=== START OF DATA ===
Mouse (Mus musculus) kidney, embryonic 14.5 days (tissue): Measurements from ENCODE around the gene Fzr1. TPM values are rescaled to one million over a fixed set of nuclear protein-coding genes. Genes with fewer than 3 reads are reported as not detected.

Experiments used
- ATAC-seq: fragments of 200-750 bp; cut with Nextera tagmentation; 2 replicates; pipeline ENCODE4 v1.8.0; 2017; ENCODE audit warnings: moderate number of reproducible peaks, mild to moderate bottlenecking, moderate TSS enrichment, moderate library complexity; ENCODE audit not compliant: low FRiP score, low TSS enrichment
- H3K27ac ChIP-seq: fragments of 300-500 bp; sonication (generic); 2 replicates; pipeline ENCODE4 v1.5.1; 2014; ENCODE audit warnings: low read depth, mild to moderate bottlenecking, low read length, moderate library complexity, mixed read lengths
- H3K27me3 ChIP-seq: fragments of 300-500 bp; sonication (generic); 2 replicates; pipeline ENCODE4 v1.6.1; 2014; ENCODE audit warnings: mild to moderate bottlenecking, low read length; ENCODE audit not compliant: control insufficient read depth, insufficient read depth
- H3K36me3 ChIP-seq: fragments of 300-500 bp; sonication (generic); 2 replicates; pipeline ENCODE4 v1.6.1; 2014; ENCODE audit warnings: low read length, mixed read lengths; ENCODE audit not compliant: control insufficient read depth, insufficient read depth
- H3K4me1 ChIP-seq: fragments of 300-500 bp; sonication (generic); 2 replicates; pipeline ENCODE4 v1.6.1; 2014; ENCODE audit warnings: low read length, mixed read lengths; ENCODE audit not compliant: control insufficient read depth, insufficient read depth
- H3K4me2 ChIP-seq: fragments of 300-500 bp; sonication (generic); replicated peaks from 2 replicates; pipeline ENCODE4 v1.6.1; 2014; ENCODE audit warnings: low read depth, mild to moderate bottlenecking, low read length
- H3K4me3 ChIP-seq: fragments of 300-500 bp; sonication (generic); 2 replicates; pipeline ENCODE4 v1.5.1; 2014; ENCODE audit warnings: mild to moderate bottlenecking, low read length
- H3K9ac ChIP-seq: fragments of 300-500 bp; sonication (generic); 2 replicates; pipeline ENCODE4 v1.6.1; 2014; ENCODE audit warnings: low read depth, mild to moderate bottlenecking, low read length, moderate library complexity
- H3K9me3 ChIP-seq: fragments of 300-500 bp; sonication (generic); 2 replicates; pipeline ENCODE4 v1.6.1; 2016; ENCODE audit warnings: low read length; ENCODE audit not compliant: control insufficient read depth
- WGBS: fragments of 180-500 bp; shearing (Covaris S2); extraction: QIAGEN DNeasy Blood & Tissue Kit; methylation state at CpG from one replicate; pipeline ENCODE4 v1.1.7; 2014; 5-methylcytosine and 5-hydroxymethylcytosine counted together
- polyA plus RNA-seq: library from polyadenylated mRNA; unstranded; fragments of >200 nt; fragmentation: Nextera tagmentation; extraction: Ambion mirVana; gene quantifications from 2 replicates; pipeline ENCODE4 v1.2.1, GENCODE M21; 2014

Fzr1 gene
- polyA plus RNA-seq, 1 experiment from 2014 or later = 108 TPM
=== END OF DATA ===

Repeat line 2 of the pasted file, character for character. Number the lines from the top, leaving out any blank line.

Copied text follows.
Experiments used